As a business owner, you should know how an audit process works to ensure it’s done according to the audit provisions. Proper preparation can help get through the auditing process seamlessly without any significant issues.
This article reviews all you need to know about audits and how to prepare for them as a business owner.
What is contractor auditing, and why do you need it?
Construction audits review the different aspects of a construction project to ensure that contractors are performing the required services satisfactorily per the construction contract.
A construction project involves many people performing different tasks, from the general contractor in charge of the whole project to the other independent contractors carrying out specialized services.
A construction audit ensures everything concerning the project goes as planned without exceeding the project budget.
Project owners, government officials, and construction companies can all conduct construction audits on a construction project. It’s a way to evaluate the implementation progress and effectiveness of projects under construction.
Clients and contractors can’t downplay the importance of a construction audit. It is a vital construction practice that helps determine a project’s progress and ensures the completion of a construction project in due time.
Some benefits of having a contractor audit
A proper construction audit evaluates how well resources are being used, helps identify projects’ loopholes, and highlights aspects contractors can focus on to verify they comply with quality standards.
It’s a critical project management practice that every general contractor must implement to keep any subcontractor involved in check and ensure they are doing their tasks correctly (without exceeding the project budget).
Below are reasons why you need a construction audit when handling projects:
It Aids Cost Recovery
Costs incurred on a construction site vary until the project is completed.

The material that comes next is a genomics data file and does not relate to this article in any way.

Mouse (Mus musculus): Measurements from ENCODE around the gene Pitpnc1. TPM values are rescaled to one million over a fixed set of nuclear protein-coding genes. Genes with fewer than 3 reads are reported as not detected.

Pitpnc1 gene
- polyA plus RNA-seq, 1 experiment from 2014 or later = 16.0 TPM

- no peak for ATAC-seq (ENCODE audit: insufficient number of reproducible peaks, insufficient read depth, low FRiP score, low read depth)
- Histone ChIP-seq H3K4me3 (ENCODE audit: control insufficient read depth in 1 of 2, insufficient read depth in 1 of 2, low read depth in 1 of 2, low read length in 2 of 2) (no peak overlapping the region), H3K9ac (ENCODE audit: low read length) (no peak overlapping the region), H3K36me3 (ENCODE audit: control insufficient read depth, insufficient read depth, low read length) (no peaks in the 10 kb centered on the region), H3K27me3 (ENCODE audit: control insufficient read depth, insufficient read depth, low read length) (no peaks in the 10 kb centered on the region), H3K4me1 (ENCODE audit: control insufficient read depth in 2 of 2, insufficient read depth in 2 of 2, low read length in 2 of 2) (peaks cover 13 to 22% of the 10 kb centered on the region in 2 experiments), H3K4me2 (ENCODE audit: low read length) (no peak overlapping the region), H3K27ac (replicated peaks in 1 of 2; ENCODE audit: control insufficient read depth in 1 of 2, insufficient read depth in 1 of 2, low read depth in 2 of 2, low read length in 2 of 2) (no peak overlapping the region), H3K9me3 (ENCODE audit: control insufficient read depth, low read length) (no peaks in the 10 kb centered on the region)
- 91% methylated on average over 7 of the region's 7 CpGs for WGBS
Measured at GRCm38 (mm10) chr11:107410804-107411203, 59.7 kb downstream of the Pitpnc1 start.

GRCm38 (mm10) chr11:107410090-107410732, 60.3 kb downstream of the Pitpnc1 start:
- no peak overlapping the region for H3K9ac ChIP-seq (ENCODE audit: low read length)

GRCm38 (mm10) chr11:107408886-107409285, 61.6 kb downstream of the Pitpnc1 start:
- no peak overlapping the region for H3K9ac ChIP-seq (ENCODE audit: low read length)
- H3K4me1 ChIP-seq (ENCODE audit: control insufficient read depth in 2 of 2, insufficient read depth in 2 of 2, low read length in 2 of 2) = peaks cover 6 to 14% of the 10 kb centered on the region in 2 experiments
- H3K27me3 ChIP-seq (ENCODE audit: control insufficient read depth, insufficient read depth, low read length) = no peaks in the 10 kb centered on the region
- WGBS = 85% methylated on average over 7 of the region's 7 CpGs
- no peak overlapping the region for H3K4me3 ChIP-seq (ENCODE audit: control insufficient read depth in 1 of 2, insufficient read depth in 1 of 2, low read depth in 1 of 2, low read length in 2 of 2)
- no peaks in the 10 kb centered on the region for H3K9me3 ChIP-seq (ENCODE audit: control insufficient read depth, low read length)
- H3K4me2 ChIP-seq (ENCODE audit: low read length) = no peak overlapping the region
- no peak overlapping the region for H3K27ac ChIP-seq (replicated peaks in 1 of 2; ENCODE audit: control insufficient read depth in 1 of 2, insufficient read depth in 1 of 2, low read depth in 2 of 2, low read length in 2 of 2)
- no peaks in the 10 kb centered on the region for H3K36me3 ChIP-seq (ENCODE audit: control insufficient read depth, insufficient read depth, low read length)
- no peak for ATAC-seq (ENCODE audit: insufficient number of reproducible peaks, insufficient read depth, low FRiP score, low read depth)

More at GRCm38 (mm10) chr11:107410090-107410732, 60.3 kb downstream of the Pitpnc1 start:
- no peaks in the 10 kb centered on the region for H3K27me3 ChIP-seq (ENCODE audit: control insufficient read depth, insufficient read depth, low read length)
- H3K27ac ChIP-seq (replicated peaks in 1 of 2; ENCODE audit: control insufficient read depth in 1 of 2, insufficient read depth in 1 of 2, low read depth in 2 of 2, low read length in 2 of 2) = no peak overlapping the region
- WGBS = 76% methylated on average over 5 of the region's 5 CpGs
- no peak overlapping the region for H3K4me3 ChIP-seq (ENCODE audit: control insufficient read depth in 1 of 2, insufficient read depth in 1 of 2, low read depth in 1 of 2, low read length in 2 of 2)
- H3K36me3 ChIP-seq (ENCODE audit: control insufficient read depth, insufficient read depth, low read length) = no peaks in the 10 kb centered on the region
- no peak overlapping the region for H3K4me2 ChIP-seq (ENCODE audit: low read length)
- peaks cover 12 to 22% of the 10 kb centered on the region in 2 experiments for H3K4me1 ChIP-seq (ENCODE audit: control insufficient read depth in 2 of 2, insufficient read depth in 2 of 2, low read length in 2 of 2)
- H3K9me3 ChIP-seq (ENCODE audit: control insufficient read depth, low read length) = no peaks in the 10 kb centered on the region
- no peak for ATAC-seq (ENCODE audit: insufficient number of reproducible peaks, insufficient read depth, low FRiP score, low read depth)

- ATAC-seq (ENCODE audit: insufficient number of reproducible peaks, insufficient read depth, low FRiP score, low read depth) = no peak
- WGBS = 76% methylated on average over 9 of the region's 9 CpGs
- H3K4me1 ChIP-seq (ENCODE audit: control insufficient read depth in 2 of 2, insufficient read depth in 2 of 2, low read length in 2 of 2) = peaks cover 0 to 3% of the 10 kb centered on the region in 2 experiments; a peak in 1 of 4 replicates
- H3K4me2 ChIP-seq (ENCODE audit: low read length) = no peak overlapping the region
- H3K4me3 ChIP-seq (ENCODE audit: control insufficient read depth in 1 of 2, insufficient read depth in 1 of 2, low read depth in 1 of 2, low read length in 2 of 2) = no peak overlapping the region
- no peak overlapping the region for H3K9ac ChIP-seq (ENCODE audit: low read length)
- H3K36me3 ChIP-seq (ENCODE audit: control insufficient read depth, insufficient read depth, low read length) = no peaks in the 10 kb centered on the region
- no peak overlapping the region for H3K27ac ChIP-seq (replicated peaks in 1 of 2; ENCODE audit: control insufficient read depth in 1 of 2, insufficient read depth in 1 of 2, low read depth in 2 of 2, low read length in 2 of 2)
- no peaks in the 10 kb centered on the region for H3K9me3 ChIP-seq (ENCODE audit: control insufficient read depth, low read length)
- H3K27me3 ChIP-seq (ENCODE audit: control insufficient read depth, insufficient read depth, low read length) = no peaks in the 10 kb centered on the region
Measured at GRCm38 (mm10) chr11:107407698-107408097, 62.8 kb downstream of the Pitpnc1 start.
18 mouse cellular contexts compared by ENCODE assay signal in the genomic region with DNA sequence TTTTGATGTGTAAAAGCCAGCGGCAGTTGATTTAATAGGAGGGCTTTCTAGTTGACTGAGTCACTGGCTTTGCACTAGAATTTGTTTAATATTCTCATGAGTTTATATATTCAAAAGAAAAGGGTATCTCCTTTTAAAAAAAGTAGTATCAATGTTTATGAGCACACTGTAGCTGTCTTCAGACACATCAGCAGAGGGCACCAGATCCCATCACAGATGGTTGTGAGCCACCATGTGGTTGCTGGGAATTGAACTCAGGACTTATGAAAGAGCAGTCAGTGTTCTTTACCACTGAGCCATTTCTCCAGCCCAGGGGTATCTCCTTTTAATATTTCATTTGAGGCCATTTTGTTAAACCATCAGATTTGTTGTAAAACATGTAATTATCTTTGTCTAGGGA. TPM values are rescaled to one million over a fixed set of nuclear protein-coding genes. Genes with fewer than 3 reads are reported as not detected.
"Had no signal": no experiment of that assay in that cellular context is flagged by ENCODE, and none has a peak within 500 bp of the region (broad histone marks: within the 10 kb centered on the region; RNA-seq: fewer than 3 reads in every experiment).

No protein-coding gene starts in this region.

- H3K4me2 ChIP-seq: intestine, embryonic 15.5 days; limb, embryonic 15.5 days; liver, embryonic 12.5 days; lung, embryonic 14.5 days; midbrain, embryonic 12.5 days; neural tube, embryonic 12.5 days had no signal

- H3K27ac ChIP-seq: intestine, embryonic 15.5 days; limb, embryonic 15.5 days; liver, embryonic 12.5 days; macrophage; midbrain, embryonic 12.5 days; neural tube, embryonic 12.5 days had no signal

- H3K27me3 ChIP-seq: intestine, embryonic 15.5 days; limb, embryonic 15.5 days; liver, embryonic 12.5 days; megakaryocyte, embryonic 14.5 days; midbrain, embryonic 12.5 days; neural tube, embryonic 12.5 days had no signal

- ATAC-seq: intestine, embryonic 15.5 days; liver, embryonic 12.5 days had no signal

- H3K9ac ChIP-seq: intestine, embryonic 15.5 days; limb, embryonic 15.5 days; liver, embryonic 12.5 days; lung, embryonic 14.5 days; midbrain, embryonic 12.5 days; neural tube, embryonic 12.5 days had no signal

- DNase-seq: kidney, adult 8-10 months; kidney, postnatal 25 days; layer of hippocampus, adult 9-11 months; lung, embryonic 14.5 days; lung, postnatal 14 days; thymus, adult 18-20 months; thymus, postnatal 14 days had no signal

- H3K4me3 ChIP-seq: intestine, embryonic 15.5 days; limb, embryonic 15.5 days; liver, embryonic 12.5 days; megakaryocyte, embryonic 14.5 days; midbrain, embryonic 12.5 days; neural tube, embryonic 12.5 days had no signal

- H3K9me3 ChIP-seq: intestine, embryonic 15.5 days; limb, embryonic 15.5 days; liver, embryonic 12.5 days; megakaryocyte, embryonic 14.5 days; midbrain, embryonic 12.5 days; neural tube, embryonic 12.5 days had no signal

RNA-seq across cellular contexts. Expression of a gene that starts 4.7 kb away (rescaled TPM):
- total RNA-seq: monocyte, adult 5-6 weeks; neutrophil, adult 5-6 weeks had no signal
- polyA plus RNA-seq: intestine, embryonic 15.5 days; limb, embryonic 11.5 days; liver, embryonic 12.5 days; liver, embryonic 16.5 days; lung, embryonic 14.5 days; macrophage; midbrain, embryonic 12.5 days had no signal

These costs may get out of hand without proper control, resulting in disputes. However, with an appropriate construction audit, you can discern who bears which costs based on the contract and keep projects’ expenses within budget until they’re completed.
It Enhances Internal Control
Studies have established that the inability of contractors to stay within the project scope affects the project’s progress.
Thus, most project owners hire managers with in-depth project management knowledge to supervise and ensure every contractor or subcontractor stays within the project scope.
A proper construction audit gives the project owner internal control to ensure the project manager is performing a satisfactory service.
It Ensures Optimal Safety
A contractor audit sometimes involves a critical review of the construction site’s general conditions and procedures involving heavy equipment and hazardous materials, thus ensuring optimal environmental and workers’ safety.
It Evaluates the Project’s Progress
A proper audit ensures timeliness and efficient use of project resources.
Good construction auditors conduct audits by visiting the job site to interact with personnel and contractors on-site, inquire about expenses, review proof of costs, take records, and have an accurate account of the project progress.